How to Rule An Empire and Get Away With It

By K J Parker

How to Rule An Empire and Get Away With It, a novel by K J Parker
Book details

I have read a lot of speculative fiction that shows humans going crazy if a major event happens; a pandemic has rioting in the street or the voice of God echoing from the heavens leads to a rise in suicides. Perhaps it is a British thing, but I think that we would just shrug our shoulders and get on with things as best as we can. K J Parker appears to have similar opinion on humans as How to Rule an Empire and Get Away with It is set within a besieged city. Are the people panicking? Nope, they are getting on with their lives including going to the theatre to see actors like Notker, even if the roof is falling in.

Notker is not the best actor and gets more work for his writing and impressions. He is hired one night to imitate the rich and famous at a party but as he waits outside a projectile lands on the building killing all inside. You see Notker lives in a city surrounded at all sides by the enemy who have been attacking for months. The war is at a stalemate, but fate has intervened as the iconic hero Lysimachus was at that party and is now dead. Thankfully for the powers that be (and not Notker), the actor does a mean impression of said hero and Notker suddenly finds himself in the role of a lifetime, acting Emperor.

Rule an Empire is a sequel to an earlier adventure that I have not read but this book easily stands alone as Parker is such a competent writer who is able to compartmentalise stories and build the world again in each novel. Fantasy fans may know this author as Tom Holt, one of the most experienced writers in the genre who specialises in fantasy comedy. The change of name also leads to a change in style. The comedy is still present, but this is far more grounded and satirical.

At the centre is our unreliable narrator, Notker. He states that he is no hero, yet he finds himself once more at the core of events. Unlike traditional fantasy protagonists, Notker is not setting out to save others, but himself. Almost all his motivations are self-serving and if they happen to correspond with The City so be it. One of the most interesting elements of the book is how power sits on Notker’s shoulders; great responsibility is thrust upon him and he meets the challenges as he can. Parker is hinting that our own leaders may not be as wise or as noble as we think. Perhaps they have just got a bit lucky and are winging it?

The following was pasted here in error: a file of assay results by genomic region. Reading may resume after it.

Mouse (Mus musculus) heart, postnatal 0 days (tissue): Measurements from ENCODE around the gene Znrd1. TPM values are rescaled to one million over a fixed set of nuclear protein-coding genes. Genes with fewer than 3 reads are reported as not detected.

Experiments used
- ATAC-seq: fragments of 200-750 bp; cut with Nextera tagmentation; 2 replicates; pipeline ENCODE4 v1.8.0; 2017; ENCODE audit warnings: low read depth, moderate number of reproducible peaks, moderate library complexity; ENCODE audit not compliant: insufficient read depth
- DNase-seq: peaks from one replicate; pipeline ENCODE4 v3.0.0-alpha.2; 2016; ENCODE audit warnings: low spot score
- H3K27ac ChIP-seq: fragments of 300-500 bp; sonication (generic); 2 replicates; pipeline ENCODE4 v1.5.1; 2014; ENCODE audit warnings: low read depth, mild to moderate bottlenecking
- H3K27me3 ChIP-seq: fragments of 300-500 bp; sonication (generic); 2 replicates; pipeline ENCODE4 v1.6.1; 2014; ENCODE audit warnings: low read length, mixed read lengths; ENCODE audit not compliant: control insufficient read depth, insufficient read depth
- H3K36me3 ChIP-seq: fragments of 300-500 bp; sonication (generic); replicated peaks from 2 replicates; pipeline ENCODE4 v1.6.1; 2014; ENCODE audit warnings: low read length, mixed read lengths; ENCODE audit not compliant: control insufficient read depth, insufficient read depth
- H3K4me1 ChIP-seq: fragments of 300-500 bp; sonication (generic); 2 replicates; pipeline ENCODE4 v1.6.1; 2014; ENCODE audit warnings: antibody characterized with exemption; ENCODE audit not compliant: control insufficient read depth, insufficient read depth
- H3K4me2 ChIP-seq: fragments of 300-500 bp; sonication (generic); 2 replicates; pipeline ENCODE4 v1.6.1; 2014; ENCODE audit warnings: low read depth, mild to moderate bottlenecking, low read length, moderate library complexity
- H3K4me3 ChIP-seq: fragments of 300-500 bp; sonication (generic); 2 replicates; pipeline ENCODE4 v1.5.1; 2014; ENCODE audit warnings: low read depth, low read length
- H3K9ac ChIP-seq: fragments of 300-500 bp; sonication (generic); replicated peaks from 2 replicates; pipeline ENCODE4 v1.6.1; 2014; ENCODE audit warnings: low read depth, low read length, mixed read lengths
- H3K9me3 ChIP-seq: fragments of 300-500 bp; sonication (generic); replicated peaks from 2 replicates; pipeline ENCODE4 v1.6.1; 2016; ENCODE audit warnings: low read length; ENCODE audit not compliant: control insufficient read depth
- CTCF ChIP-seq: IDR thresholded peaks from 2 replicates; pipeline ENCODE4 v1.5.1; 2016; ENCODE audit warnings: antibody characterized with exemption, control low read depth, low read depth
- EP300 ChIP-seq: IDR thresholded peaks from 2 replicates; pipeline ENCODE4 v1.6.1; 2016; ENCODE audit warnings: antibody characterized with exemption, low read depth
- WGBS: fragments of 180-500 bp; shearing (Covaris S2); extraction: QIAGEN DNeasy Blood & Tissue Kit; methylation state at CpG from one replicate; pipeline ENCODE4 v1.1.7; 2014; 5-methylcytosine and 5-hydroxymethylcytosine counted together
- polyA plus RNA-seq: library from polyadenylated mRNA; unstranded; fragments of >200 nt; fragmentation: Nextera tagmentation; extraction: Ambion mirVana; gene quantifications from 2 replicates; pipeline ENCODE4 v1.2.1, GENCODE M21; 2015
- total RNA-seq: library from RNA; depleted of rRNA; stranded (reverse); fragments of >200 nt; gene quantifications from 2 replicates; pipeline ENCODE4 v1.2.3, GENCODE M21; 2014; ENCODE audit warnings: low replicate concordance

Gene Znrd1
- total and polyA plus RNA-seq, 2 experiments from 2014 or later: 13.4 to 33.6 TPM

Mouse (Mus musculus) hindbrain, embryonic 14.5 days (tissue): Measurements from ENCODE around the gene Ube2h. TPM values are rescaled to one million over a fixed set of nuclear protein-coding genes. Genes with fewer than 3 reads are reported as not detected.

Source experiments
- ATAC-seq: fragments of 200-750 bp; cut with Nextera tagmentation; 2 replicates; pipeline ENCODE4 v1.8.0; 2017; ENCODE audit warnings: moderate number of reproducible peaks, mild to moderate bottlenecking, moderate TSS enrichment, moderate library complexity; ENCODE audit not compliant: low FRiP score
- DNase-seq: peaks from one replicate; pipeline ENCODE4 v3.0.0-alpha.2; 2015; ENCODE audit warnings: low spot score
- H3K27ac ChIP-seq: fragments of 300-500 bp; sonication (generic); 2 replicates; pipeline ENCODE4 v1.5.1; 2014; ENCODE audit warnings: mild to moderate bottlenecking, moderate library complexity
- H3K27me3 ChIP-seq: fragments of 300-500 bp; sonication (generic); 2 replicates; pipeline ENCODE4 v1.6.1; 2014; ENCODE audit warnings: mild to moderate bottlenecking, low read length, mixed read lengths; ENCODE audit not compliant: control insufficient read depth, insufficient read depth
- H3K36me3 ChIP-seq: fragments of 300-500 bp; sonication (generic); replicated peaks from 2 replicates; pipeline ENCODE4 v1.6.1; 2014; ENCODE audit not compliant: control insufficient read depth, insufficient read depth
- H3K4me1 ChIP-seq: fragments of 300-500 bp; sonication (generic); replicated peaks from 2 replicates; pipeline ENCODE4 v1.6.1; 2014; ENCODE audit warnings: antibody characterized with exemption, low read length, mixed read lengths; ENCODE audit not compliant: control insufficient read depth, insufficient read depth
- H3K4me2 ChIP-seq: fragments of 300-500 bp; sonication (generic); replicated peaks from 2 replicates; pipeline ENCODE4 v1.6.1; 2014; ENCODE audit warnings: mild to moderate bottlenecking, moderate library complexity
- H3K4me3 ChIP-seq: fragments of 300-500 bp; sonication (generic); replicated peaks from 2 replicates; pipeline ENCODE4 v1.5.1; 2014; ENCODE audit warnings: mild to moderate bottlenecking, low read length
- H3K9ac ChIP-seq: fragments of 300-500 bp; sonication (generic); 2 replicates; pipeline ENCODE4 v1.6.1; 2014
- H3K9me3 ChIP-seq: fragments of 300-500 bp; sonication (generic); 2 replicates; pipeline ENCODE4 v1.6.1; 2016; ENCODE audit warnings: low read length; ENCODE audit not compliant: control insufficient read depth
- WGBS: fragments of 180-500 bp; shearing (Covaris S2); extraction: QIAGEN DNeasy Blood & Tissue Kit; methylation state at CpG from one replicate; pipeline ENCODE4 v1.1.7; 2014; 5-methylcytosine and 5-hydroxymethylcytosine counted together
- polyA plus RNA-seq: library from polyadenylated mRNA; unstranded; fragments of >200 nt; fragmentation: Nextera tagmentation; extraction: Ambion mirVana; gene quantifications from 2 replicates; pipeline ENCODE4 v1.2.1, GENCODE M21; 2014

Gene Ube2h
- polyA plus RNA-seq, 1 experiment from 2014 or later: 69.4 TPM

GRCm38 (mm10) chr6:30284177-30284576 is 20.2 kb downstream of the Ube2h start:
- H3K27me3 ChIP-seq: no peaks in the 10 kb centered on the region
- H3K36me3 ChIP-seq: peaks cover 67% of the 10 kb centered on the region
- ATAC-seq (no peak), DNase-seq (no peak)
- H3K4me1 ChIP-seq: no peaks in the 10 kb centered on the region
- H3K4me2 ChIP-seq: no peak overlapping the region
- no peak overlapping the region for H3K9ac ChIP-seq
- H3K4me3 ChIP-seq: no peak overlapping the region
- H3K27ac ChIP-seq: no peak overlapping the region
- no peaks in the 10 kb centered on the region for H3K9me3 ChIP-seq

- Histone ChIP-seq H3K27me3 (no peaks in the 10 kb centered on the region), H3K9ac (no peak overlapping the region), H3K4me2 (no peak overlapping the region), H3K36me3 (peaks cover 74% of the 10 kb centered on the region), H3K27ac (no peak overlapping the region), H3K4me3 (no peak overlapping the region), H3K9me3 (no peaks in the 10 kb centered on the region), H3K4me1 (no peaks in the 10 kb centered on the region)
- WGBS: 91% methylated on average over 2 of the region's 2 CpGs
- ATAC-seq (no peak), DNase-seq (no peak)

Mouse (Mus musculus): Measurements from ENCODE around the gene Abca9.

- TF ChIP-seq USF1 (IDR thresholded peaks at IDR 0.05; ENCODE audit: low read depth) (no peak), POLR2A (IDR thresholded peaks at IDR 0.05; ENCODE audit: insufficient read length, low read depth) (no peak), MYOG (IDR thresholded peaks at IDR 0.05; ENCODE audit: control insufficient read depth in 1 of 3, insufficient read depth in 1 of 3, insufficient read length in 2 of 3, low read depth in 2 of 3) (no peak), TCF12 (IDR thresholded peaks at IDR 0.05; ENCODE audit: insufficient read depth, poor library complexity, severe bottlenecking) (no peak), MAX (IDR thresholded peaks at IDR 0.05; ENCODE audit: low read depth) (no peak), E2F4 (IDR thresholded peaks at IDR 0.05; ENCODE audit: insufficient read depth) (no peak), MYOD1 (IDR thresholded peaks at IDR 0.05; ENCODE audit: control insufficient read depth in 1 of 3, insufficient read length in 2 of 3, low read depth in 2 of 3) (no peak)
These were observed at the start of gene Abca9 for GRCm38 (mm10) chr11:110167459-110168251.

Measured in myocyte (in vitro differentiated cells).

The best element of this book is how realistic the siege warfare feels. Although this is set in an alternative world, it is not fantastical. Instead it is a mixture of Shakespearian England and the Byzantium Empire. The book is darkly comedic, but Parker has also researched historic warfare to show the consequences of bombardments, disease, and undermining the foundations. Notker must deal with all these issues and he does so with knowledge. It is nice to see a character reading and surrounding themselves with clever people to make the most of a situation.

At its heart Rule an Empire is a caper. Notker finds himself being swept away in events and the book is essentially him trying to get some semblance of control back. It is funny and intelligent, but also dark and historically true. Although under a different name this book is right up there with the best that Holt has created, the nom de plume has given him the opportunity to alter his written voice slightly and produce something refreshing and fun.  

Written on 25th August 2020 by .

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